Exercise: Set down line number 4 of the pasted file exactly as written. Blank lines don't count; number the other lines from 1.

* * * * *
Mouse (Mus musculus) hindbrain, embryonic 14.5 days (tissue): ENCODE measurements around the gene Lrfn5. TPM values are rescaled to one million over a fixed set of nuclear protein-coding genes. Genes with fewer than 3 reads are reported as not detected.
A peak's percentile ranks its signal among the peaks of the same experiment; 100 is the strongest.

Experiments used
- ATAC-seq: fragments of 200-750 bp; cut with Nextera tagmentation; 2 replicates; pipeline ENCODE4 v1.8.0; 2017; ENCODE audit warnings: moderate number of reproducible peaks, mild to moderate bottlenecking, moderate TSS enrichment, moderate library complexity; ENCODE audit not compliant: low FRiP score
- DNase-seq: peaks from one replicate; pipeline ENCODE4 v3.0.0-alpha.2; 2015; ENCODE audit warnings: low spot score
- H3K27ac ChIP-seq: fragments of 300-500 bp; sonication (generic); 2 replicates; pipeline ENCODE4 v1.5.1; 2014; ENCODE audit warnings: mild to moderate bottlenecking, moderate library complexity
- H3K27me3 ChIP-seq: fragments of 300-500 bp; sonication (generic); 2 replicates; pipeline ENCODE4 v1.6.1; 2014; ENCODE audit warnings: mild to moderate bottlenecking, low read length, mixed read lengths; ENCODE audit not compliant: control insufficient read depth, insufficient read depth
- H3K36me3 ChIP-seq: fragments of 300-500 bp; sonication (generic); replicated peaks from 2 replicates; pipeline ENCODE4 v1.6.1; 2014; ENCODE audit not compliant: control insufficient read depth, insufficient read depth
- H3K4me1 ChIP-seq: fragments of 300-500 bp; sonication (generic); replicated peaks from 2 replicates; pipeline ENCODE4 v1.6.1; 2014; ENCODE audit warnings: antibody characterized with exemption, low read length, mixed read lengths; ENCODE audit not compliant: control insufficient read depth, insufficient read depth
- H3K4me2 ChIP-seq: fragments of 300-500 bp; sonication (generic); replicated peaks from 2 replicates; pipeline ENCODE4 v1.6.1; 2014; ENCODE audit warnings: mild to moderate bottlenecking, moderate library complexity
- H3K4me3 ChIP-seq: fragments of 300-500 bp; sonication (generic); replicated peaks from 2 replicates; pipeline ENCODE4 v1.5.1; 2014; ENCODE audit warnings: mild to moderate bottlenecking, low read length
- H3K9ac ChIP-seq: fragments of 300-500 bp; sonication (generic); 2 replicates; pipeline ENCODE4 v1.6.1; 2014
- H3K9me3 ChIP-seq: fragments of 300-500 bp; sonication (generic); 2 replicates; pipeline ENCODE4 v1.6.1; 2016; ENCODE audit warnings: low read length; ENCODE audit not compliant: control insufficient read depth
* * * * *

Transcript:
- ATAC-seq: fragments of 200-750 bp; cut with Nextera tagmentation; 2 replicates; pipeline ENCODE4 v1.8.0; 2017; ENCODE audit warnings: moderate number of reproducible peaks, mild to moderate bottlenecking, moderate TSS enrichment, moderate library complexity; ENCODE audit not compliant: low FRiP score